What do you all do with the insulin left in the canister when changing your infusion set? Is this something that you can reuse? Sometimes I have about 20 units or so and I feel like I’m wasting too much.
I usually wait until my cartridge is empty before changing infusion sets, even if it means leaving the set in longer than “scheduled” (but I only use sites for two or two and a half days, so leaving them in a little longer isn’t really that long). I’ve sometimes thought about sucking insulin out of the tubing to reuse, as there’s also about 20 units in there, but I don’t know if it would still be potent or sterile if I did that.
I tend to reuse the insulin if there is 20ish unites left, but I’m not sure if I should be doing it…
??? - I may be missing something. When I change the infusion set (the part that attaches to my body), I just prime enough insulin to fill the canula and keep going. I rarely change out the tubing unless it is damaged in some way.
The response will be a 2 part : 1 ) I aim at changing my Sure-T set every 48-50 hours ; most of the time, the time to change the reservoir does not coincide with changing the needle part as was the case today . My pump warns me ,when I have 20 units left …this happened before Lunch today . Presently 12 units are left and I will only replace the reservoir .
I fill my reservoir to about 1.6 ml .I will have some waste .
I use an average of 20 units a day and hope my record keeping is correct …lasted 11 days ? …wow … You probably could fill your reservoir with less ?
I can’t say that what I’m doing is 100% ‘correct’ per the insulin manufacturers suggestions, but what I do is take the old tubing off of the cannula, add the needled to the cannula and inject any extra insulin into the bottle. I figure that if it is working well enough while away from the bottle in the cannula while in the pump then it is fine to inject it back and not waste 20 some units of insulin. :-/
Like Nel, infusion set changes and cartridge/tubing changes rarely coincide for us. I change my daughters infusion sets on a 3 day schedule and the cartridge and tubing when the cartridge is near empty. Makes for very little insulin waste.
I have to do some more " research " …tonight out for dinner, poked my finger and had a BG of 10 ( x 18 ) ??? …was my aged reservoir of 11 days the culprit or …?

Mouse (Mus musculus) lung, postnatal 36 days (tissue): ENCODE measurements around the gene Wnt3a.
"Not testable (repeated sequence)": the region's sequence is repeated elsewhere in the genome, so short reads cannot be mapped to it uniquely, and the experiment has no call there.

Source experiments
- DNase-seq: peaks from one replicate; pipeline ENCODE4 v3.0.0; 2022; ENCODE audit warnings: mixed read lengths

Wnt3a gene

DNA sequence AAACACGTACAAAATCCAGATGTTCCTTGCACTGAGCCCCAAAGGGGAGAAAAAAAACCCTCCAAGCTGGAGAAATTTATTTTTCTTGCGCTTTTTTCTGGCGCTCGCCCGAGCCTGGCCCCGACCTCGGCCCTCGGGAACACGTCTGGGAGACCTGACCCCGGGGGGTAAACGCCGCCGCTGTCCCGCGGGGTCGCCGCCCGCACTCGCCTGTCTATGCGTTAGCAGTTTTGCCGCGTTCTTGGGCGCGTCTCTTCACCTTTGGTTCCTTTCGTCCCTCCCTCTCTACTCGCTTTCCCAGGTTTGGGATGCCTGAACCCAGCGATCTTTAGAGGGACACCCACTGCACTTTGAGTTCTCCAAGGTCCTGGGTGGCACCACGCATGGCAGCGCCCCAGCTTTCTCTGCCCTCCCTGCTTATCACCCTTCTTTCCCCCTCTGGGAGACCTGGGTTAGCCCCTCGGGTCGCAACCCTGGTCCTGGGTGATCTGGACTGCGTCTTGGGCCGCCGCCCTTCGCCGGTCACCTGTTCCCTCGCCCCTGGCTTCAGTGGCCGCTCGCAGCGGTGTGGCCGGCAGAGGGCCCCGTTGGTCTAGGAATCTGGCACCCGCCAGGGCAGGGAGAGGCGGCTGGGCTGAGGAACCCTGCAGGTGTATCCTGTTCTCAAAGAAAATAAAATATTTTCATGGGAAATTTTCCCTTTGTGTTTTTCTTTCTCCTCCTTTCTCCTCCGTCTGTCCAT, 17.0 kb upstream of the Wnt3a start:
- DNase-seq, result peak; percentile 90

I use Apidra insulin and do change to a new the vial every 28 days …cannot avoid waste .
I do the same as Nel and Karen. I change my infusion set and my cartridge totally independently. I change my Sure-T every 2 days and my reservoir about every 10 days. I do throw away the last 15 or so units of insulin because I heard that the Minimed pump delivered less accurately then (but I’m not sure if that’s true).
I just thought it was a package deal, that everything had to be changed out after 3 days.
That’s what I was taught too, but because of all the wasted insulin I tried not changing together and have been doing that for 5 years now. You just need to make sure that when you change the infusion set and not the reservoir that you fill the cannula with enough insulin. This will vary from the type of infusion set you use. I just fill the cannula before inserting it and then do the additional filling the cannula after inserted as usual.
What infusion set do you use?
I am using the Animas Inset (6mm) which take .3u to fill the canula.
Thanks for all of the emails, its good to know I don’t have to waste so much.
i recycle everything - reservoirs, tubing and i use each site for 7 days on average. sometimes a reservoir will be near empty and i simply refill to full, adding new insulin with whatever is left. i have never had a problem and my numbers have been fantastic for years.
I used to use Quick Set (6mm), which I think is the same, and I think that I figured that I needed about 0.7u to fill the cannula when I inserted without changing the reservoir. The reason that it is different if that when you change the reservoir, then you fill all the plastic parts with insulin and just have the fill the cannula. Without changing the reservoir, there will be a bit more to fill.
I tested once to figure it out by using water with food coloring.
I discard the insulin left in my reservoir with a routine site change. In an unplanned set change, I just keep using what’s in there until the enxt set change.
i reuse it. i squirt it back into the vial it came out of. i never squirt it into a new vial. i wish there were a way to get the 10 units or so that are wasted in the tubing.
You can draw it back into the reservoir using the plunger if you remove the reservoir from the pump. I used to do this.
When we started pumping we only filled the cartridge about half full so that it was almost empty when it was site change time. then we decided to fill the cartridge all the way with 300 units and change it when it was empty. we do a site change every 3 days and change the tube and cartridge as a set when it is almost empty. Works great for us.Very little waste and far less cartridges to buy. Some people even refill their cartridges and reuse them, I don’t think that is a good idea but you have to do what ever it takes.
I reuse the cartridges until the #s wear off. I suck the insulin that’s in the tubing back into the cartridge as a part of pulling in air to inject into the bottle before sucking new insulin into the cartridge.
Insulin is full of buffers and has more “stuff” in it than insulin, it could go bad, but it’s prepared for yahoo’s like me to protect against sterility issues. Nothing that we do is sterile. I’ve been doing this for 15 years. Is it suggested by Minimed, definitely not.
I prime the new set I just push it through and keep going. yes it is a waste of insulin, but better to waste the insulin then reusing the tubing and cartridge. I do think sterile is underrated.